“Not everybody will double cleanse, it’s really up to the woman. I think because there is more of a focus on skin health in SoKo, women are more into wiping things off very gently. You take the first layer off with a gentle, gentle oil cleanser and get all the oil-based impurities off your face, then you follow-up with very gentle, nourishing, non-stripping water-based foam cleanser to get all your water-based impurities off. The philosophy there is to cleanse gently. There aren’t a lot of people using the Clarisonic, for example, because it would be seen as very harsh on your skin.”
On the trick to mixing-and-matching your products…
“These are not hard and fast rules, but commonly regarded as ingredients that should be used together with caution, if at all (not only Korean-beauty specific): retinol and benzoyl peroxide can potentially cancel each other out, and be too drying and irritating to be used together. Retinol and AHAs actually can be used together as the ingredients will stay active, but can be a bit harsh on the skin.Retinol and vitamin C if in super low doses, can be fine to use together, but both are very potent and can be very, very drying and irritating to use together. AHAs and vitmain C are both very acidic ingredients and can cause, again, a lot of irritation and even peeling. Copper peptides and vitamin C typically cancel each other out. Also, it can increase photosensitivity and dryness, so it’s very important to use humectants (moisture-loving ingredients) and other hydrating ingredients to stay moisturized. Also, make sure to use sufficient SPF.”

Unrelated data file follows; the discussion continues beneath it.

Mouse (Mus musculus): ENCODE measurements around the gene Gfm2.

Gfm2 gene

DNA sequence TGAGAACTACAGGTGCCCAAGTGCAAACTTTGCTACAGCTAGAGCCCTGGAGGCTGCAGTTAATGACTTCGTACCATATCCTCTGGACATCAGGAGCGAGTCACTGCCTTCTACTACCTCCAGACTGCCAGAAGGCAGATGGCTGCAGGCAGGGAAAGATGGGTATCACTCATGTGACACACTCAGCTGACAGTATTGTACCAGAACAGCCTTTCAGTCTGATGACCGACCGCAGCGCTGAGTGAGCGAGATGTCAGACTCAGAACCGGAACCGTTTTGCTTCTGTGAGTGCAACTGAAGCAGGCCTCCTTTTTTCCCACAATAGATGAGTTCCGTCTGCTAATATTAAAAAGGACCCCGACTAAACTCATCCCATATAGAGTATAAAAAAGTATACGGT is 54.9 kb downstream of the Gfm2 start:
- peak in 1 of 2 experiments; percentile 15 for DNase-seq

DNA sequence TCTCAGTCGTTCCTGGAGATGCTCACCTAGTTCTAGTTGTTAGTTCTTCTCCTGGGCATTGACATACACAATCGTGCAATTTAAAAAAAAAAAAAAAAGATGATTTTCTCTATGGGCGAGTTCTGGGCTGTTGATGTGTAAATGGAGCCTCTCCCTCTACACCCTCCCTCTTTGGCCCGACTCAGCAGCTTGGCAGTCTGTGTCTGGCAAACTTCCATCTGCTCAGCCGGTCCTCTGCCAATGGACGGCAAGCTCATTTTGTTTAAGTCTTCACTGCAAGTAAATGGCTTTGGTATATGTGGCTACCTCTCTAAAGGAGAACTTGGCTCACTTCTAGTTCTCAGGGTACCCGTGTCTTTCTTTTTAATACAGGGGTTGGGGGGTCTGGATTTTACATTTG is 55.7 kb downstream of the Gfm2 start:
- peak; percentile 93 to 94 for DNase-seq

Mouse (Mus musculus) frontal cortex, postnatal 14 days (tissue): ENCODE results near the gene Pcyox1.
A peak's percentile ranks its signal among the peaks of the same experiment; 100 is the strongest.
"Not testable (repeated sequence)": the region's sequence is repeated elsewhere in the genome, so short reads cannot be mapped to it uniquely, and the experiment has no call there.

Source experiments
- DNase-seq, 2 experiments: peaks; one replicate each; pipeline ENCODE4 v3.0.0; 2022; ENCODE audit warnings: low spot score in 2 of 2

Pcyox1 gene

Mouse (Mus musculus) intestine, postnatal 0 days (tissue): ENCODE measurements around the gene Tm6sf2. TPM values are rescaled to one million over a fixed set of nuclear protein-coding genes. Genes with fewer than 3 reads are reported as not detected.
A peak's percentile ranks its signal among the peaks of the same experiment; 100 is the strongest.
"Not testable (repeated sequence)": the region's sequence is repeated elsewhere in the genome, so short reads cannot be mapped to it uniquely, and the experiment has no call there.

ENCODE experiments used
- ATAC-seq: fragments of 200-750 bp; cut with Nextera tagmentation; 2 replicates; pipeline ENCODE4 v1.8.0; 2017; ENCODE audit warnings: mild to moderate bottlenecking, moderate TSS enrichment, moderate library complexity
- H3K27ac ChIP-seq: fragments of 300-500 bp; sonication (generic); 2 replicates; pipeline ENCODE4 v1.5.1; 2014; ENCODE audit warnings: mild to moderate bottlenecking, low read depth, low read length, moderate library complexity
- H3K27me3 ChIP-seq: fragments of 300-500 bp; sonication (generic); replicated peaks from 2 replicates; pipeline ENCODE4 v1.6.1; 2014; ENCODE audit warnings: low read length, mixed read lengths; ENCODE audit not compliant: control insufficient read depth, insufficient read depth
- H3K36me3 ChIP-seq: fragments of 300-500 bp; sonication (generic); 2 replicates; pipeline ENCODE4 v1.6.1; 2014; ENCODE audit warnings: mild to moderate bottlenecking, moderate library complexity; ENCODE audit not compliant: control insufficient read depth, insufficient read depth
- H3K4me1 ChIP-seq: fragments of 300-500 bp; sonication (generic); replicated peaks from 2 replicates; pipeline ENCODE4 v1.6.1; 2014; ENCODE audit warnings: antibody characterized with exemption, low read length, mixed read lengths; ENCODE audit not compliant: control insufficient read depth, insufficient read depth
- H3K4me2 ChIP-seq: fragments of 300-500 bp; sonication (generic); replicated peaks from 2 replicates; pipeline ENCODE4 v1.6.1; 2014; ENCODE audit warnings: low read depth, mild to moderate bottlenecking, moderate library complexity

On the cult products you should try…
1. Cremorlab Mineral Treatment Essence packs moisture into the dermis and uses fermented chamomile water to nourish. Other active ingredients to brighten skin and combat wrinkles
2. Banila Co Clean It Zero gently melts off all traces of makeup and casts away impurities
3. Mizon All-in-one Snail Repair Cream: This is one of our bestsellers for the way it hydrates, firms, nourishes, combats acne, and rejuvenates all in one lightweight formulation
4. Iope Air Cushion Sunblock XP this is called the "six second" compact because one is sold every six seconds. You went through all that effort to achieve radiant skin — makeup shouldn't mattify that, but should add onto the radiance. Achieve a glow with just a few dabs.
5. Cremorlab Herb Tea Blemish Minus Calming Mask this is extremely soothing and hydrating and it's that great mask.
6. Be the Skin Non-Stimulus Face Polisher the exfoliator that I was telling you about where your dead flakes and impurities just gently roll off the face
7. Caolion Blackhead Steam Pore Pack think GlamGlow, but better priced and exceptionally well formulated. This heats up on the face and using charcoal draws toxins and impurities out. All-natural, to boot.
Co-Founder of SoKoGlam.com
On trying to follow the Korean beauty routine…
“Don't feel overwhelmed. First, get to know your skin. Figure out what it needs. Slowly add products to your routine and see if the consistency and ingredients are beneficial to your skin. The fun is in the discovery of new skincare products and finding the one that works best for you.”